This content was published on February 11, 2014 - 13:48
Shirley Temple, who lifted America’s spirits as a bright-eyed, dimpled child movie star during the Great Depression and later became a US diplomat, has died in California of natural causes aged 85.
One role with which Temple – known in private life as Shirley Temple Black – will always be associated is the main character in the 1937 Hollywood film of Heidi. Johanna Spyri’s children’s book, first published in 1880, is by far the most popular work of Swiss literature, with more than 50 million copies of the books sold worldwide.
The 1937 film, one of many versions of the story of an orphan who lives with her grandfather up in the Swiss mountains, was made when Temple was eight.
It was a commercial success and reinforced Switzerland’s image in American eyes as a mountain paradise. However, none of the film was actually shot in Switzerland – the Alpine scenes were filmed at Lake Arrowhead, California.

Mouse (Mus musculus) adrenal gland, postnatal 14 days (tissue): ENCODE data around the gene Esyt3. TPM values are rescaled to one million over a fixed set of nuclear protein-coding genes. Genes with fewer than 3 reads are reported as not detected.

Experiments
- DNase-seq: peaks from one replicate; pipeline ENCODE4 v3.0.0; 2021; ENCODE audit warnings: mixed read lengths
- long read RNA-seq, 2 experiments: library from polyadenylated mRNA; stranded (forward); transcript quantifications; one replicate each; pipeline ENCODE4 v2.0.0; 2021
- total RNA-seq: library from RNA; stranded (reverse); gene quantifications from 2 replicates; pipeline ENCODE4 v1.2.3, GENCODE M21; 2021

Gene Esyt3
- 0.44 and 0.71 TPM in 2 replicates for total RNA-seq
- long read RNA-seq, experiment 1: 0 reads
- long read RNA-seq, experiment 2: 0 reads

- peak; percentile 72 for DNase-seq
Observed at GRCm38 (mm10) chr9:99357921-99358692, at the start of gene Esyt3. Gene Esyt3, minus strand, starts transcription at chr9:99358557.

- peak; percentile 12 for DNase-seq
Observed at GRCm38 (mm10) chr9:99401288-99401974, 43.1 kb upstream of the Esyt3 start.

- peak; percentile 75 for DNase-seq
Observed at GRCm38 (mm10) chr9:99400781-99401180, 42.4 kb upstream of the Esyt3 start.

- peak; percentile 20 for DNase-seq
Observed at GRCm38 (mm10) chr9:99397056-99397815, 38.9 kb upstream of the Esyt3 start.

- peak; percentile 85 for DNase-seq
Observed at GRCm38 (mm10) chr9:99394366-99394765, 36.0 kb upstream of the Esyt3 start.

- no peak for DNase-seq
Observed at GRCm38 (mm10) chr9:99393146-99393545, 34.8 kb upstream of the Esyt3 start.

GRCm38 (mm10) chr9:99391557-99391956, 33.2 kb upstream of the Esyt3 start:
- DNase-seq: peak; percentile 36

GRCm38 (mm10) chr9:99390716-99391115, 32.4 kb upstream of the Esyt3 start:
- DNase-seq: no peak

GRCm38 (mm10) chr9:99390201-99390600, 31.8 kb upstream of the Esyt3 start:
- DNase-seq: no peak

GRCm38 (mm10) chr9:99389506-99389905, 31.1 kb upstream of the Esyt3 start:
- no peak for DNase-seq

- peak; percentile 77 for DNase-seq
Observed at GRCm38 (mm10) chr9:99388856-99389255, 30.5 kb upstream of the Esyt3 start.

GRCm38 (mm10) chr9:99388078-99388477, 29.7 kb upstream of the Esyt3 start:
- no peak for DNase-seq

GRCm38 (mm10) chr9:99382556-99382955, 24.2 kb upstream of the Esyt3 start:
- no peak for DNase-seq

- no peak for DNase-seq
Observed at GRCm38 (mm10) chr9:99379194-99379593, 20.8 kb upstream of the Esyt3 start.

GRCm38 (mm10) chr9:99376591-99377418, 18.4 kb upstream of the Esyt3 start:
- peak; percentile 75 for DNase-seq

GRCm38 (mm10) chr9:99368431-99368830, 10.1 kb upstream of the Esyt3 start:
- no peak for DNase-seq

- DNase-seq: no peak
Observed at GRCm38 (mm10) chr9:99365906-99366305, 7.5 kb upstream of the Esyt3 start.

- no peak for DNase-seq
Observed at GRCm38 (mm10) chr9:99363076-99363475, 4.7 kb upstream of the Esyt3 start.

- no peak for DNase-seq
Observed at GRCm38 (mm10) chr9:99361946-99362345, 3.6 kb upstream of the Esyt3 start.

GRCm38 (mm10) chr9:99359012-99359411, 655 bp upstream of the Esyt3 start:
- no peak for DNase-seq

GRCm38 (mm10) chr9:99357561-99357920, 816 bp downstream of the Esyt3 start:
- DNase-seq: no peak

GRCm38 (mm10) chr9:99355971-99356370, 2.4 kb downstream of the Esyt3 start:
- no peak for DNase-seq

Temple was America’s top box-office draw from 1935 to 1938, a record no other child star has come near. She beat out such grown-ups as Clark Gable, Bing Crosby, Gary Cooper and Joan Crawford.
She stopped believing in Santa Claus aged six, she once said, when “Mother took me to see him in a department store and he asked for my autograph”.
According to Temple’s biographer Anne Edwards, Heidi was a story suited to Temple’s “slightly more mature personality”. Edwards points out that Temple’s hair had darkened by then, her signature ringlets smoothed into larger curls.
Her theatrical instincts had also sharpened, and she suggested the film’s Dutch song and dance dream sequence, “In Our Little Wooden Shoes”.
Temple retired from films at 21. She raised a family and later became active in politics and held several diplomatic posts in Republican administrations, including ambassador to Czechoslovakia during the historic collapse of communism in 1989.
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